A video of his departmental Distinguished Faculty Lecture, given in 2012 at UC Berkeley, provides a glimpse of Professor Covington in action: 

The Martin V. Covington Memorial Tribute demonstrates the profound impact of Professor Covington’s life and work as told through the voices of his students, GSIs, and colleagues alike. The Martin V. Covington GSI Teaching Development Fund at Berkeley’s GSI Teaching and Resource Center has been created to support programs that prepare GSIs for teaching and acknowledge their successes, in a manner consistent with Covington’s life work and dedicated to his memory.

Professor Covington leaves behind generations of students and readers whom he inspired and a loving family, with wife Bette, sons and daughters-in-law Matthew (JoAnn) and Mark (Jody), and four grandchildren, Tom, Neil, Max, and Hannah, to whom he was deeply devoted.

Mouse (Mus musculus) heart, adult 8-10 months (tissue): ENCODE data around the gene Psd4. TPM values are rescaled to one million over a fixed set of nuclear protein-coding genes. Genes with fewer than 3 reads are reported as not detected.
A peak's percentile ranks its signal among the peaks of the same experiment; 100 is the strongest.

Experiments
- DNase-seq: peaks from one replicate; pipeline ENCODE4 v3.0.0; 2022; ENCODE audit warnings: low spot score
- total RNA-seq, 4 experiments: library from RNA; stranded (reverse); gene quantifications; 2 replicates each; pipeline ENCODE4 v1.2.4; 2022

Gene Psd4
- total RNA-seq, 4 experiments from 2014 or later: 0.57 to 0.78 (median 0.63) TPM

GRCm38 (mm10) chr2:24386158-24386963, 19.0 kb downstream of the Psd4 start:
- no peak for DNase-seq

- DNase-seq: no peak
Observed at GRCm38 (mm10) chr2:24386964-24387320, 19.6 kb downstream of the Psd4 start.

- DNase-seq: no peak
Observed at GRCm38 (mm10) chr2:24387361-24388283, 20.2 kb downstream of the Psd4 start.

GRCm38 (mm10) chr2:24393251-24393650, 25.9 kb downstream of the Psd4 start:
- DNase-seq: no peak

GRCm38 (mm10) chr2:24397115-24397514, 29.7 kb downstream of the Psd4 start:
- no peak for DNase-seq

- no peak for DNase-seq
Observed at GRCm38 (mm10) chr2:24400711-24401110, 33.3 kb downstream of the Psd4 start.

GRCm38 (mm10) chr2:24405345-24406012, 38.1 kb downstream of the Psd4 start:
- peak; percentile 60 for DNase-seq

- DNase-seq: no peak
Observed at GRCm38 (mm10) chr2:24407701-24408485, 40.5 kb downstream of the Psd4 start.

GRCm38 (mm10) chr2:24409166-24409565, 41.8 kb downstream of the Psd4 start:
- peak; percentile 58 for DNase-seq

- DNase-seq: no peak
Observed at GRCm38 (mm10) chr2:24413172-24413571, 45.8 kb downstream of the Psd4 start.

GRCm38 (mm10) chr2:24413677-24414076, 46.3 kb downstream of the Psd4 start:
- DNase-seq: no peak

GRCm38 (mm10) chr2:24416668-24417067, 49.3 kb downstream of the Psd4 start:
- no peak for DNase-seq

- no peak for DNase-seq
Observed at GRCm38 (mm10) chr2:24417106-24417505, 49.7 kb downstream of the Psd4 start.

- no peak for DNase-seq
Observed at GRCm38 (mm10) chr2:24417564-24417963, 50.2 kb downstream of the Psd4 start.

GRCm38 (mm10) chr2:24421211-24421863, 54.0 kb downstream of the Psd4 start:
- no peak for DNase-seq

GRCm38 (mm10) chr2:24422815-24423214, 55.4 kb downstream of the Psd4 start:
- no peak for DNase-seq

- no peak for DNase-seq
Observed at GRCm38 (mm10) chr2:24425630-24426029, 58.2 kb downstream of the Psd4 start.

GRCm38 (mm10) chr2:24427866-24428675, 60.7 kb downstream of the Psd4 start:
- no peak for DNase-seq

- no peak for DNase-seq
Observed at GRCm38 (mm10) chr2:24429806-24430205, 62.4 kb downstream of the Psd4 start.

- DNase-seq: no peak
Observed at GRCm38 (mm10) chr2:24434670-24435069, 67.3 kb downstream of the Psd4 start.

Not surprisingly, this master scholar-teacher, who studied intrinsic motivation, lived his own life fully immersed in the creative process—ever growing—not only in his research and teaching but also in his highly-skilled photography, painting, airplane modeling, and his work as a magician. “Magic teaches us to see,” Covington has been quoted at saying, “And true magic never leaves us feeling the same.” So can it be said for motivated learning in any domain!

Rhona S. Weinstein
Linda M. von Hoene
Sheldon Zedeck